Browse Month: January 2016

Why Software Should Be Like Onions

I have now been writing full applications for well over 18 months now and I can honestly say that my development has changed (and improved!) significantly in this time.

When I look at my software now I see two major areas of improvement. It is far more readable and decoupled than in the past which has been because I have made my software like onions, it has layers.

What Layers?

I will start by saying these are not rules, these are not fixed but these are common.

  • “Process” or “Application” level – This is essentially your application framework. This handles connecting the dots, moving data between asynchronous processes and is really the scaffolding of the application.
  • “Problem” level – Also often termed business logic. This is the part that is very application specific and really defines the function and process of the application. This level should all be described in the terms of the problem you are trying to solve
  • The IO layer – This is the layer that connects your problem to the outside world. The important distinction here is that the API/Interface is defined by the problem level
  • Reuse code and drivers

Essentially each layer is composed of the elements below and the IO layer is composed of libraries, interfaces and reuse code.

Why It Works – Readability

If I gave you a blank VI, could you rewrite your application as is? But you’ve done it once? We never write a whole application though, we focus on areas at a time. The layers hide the complexity below them from view, allowing focus on the task at hand.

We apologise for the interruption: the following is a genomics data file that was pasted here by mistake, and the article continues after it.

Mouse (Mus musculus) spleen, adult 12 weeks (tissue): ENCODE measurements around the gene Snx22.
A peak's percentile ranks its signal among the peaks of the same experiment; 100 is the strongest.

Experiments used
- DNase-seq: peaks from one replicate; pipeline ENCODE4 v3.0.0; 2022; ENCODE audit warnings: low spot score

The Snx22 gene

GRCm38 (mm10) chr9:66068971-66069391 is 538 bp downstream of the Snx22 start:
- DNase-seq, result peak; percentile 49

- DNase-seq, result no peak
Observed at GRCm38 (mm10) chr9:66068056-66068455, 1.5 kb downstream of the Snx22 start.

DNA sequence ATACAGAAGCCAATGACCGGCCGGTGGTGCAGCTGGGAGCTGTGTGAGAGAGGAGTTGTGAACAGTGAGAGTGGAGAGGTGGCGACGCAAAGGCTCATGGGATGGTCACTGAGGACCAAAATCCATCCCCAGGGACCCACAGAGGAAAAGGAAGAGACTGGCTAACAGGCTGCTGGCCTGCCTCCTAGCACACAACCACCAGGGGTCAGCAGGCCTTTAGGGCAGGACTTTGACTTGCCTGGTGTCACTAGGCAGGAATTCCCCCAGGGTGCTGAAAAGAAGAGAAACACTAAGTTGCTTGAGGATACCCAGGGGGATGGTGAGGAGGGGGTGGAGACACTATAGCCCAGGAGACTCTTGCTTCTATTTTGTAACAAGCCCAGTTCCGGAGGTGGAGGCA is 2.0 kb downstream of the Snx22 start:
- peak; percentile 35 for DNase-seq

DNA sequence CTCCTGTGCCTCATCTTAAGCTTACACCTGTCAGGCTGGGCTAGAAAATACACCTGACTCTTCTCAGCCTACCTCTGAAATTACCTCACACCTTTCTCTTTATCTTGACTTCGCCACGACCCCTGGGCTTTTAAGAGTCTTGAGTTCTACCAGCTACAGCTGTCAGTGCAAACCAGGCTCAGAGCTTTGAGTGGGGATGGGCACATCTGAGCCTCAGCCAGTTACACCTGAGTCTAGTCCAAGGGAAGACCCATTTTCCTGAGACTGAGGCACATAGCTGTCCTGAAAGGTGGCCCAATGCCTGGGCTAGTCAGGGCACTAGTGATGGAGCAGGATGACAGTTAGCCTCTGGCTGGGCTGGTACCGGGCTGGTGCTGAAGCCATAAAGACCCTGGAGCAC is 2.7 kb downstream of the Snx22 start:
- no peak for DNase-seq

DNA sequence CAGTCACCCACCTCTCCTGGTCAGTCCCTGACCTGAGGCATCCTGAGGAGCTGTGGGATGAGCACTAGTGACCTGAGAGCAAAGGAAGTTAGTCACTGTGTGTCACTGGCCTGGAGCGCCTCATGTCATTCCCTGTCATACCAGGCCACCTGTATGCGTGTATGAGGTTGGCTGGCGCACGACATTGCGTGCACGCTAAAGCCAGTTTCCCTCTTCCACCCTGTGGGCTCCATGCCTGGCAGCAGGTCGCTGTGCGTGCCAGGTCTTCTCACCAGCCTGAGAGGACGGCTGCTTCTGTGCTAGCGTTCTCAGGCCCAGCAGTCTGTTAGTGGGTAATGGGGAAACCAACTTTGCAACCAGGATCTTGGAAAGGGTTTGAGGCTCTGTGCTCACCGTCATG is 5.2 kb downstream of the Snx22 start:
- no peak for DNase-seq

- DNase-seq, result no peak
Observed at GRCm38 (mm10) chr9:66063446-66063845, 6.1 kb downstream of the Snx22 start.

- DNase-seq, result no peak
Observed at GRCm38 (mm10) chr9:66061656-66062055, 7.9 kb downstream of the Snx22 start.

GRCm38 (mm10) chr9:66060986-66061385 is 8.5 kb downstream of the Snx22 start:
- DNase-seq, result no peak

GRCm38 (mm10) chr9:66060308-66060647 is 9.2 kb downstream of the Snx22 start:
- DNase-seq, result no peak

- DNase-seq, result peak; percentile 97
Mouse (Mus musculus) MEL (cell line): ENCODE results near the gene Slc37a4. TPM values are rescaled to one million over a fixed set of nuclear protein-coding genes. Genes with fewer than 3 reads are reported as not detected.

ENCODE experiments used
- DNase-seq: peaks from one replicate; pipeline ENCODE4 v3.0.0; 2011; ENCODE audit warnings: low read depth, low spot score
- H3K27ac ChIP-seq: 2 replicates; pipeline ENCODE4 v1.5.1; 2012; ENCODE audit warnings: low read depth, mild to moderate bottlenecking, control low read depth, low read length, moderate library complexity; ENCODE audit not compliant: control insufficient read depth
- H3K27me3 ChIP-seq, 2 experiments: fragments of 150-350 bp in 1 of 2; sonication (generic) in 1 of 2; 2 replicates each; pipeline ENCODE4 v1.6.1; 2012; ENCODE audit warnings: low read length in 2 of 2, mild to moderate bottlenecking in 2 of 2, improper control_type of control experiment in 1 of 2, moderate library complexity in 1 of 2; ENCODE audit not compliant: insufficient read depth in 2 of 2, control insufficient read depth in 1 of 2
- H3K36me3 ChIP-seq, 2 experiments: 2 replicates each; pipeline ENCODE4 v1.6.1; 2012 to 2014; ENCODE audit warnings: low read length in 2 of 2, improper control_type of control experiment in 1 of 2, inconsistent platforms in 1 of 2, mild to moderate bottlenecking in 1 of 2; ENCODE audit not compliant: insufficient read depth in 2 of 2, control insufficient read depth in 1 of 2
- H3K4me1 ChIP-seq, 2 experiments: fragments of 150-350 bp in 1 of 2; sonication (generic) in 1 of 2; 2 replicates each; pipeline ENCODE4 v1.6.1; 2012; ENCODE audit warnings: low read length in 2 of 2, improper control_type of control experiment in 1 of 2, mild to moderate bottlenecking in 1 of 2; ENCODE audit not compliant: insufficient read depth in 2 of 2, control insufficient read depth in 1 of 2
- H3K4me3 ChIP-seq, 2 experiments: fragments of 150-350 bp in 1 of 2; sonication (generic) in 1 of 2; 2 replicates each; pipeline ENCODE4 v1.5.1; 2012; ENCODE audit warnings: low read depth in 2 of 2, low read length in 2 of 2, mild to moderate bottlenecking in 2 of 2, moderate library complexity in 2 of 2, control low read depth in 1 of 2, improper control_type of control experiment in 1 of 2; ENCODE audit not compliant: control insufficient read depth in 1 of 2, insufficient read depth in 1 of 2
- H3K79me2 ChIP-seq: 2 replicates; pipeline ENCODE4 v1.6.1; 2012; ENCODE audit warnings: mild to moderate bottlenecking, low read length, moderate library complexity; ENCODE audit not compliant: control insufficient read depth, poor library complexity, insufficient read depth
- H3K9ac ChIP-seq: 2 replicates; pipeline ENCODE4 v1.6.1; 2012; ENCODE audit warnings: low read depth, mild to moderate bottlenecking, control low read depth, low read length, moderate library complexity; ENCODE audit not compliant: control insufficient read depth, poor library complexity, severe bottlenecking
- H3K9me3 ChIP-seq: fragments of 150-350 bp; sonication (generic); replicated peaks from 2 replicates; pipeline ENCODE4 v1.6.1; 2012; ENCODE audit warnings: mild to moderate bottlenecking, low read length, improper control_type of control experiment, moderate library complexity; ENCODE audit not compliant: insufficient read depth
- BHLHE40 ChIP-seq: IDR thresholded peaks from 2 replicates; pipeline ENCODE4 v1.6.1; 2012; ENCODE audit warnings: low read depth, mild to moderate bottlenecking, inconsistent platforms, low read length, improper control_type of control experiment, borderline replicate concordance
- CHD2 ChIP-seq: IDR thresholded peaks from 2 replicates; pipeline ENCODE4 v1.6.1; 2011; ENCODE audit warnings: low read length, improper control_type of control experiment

The process layer should only show how the problem level components talk to each other.

The problem layer should only show how data is taken from a input, processed and sent to the relevant outputs.

The IO layer should show the specific combinations of driver calls to achieve the desired input or output.

This works because we can only hold so much of the program in our heads at once. By having driver calls and decision logic on one diagram our mental model of what is happening has to be much harder making us work slower and more prone to mistakes.

Why It Works – Dependendency Management

Similarly when there are different parts of the program coupled together it is hard for us to comprehend the knock on effects of changes.

By having these layers contained we have well defined interfaces and can track changes. Change the driver? We only need to look at the IO layer. Changing how processes communicate? You only need to worry about the process layer.

We can also identify uses of dependency inversion more easily. This means that rather than the problem domain being coupled to a driver directly, we define an interface (my implementation uses classes and dynamic dispatch) which is owned and designed from the perspective of the problem level. This is far less likely to change than the driver calls themselves and protects the problem logic from the IO logic.

The final benefit is more practical. I don’t let dependencies cross multiple boundaries, classic cases are type defs that end up spreading throughout an application. This reduces the dependencies which allows for faster load, editing and less “random” recompiles in LabVIEW. Sometimes this can be hard, it feels inefficient to convert between very similar type defs, but generally the computer cycles are cheap and the benefits in the software are worth it.


For me, increased awareness of these have been the single biggest gains in terms of the way I design my applications, I hope it might help you as well. I suspect these ideas need a bit of refining and distilling and would love your feedback or thoughts.

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